Director: Casey Affleck
Light of My Life is simply Leave No Trace combined with The Road with the stakes raised, and the resulting magnificence shouldn’t surprise anyone. The Road showed us what to do, Leave No Trace took our emotions further, and Light of My Life brought the genre home, succeeding as both a story of personal tragedy and an essay on the failings of mankind. The fact that Affleck wrote, directed, and starred in this movie should only heighten the sense of accomplishment; he was able to create something special from all angles, one of the best films of the year. Affleck also bet on himself more than on his young star (think Kodi Smit-McPhee, Jennifer Lawrence, Thomasin McKenzie), which I think was the key decision; actors of his talent don’t grow on celluloid trees. No gimmicks needed, no celebrity cameos necessary; Light of My Life speaks for itself and for its creator, and wow does it speak loudly.
The world has moved on, but instead of revolving around a Dark Tower, America has plunged into the Dark Ages, or nearly so. A virus of unknown specificity has wiped out almost the entire female half of the world population, and society has unraveled as a result. Foraging and living on the fringe have become commonplace, with small villages serving as Wild West boom towns wherever enough people show up enough of the time to warrant a market or a general store. For Rag, an 11-year-old, this partial existence on the edge of a real life is all that’s ever existed, since the decade since the downfall of order has never offered anything more. Rag’s father keeps them hidden, separate, and safe, since the secret they carry with them is only growing more dangerous with the passing of time, and death would appear swiftly at their door if it was every revealed.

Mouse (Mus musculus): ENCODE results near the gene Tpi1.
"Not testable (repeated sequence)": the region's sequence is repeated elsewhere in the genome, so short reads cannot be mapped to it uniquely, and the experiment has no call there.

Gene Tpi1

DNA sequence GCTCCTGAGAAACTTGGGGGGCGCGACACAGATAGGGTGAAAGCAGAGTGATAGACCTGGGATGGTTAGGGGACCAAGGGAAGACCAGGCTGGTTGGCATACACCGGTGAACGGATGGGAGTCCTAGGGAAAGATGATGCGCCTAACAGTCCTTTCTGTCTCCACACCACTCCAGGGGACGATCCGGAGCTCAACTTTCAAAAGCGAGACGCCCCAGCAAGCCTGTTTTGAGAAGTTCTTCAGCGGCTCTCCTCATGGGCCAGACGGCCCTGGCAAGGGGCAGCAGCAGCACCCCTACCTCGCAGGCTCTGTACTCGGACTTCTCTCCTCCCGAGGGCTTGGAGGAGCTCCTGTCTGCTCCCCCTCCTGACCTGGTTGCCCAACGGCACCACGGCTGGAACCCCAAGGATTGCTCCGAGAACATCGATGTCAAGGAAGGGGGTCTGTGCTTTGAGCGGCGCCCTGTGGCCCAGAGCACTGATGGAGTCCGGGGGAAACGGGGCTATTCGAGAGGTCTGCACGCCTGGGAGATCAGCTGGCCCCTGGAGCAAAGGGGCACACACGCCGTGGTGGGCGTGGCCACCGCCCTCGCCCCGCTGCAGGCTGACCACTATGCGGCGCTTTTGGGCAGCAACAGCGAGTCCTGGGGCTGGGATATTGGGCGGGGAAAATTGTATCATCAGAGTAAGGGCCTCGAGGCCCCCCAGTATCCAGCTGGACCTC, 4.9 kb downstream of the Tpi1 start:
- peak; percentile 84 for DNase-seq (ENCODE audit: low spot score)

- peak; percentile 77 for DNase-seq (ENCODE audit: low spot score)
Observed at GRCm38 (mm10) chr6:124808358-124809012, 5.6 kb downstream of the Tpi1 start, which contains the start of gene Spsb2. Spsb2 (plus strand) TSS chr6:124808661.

Full disclosure; I’m a sucker for post-apocalyptic movies and for Casey Affleck’s acting. I know there are concerns about him personally, but I can’t speak to that, all I can do is watch what is before me and try my best to judge it, and what I’ve seen over the years, what I saw recently in Manchester by the Sea specifically, has made be a fan. He’s phenomenal, and although I loved what Viggo Mortensen and Ben Foster brought to similar roles, there’s no one I can imagine who could do a better job with such a complex character living in an insane world. And then there’s the directing and the writing; the guy did everything, this is his film, and I honestly didn’t expect it to check off as many boxes as it did, to shoot up to the top of my yearly list so easily and so readily, to be, in general, this damned good. The music is perfection, almost Interstellar-esque, the action is played out so finely, without cheese or cliche, the ending I can fully support, the small moments I could watch for days, the over-arcing story one that I was emotionally affected by; I can’t sing this film’s praises enough. Although I doubt we hear much from it come Oscar time, Light of My Life is nevertheless a grand bit of cinema, and an example of excellent, precise, simplistic, still-waters-run-deep filmmaking that I hope we see more often and more of.
My rating: ☆ ☆ ☆ ☆ ☆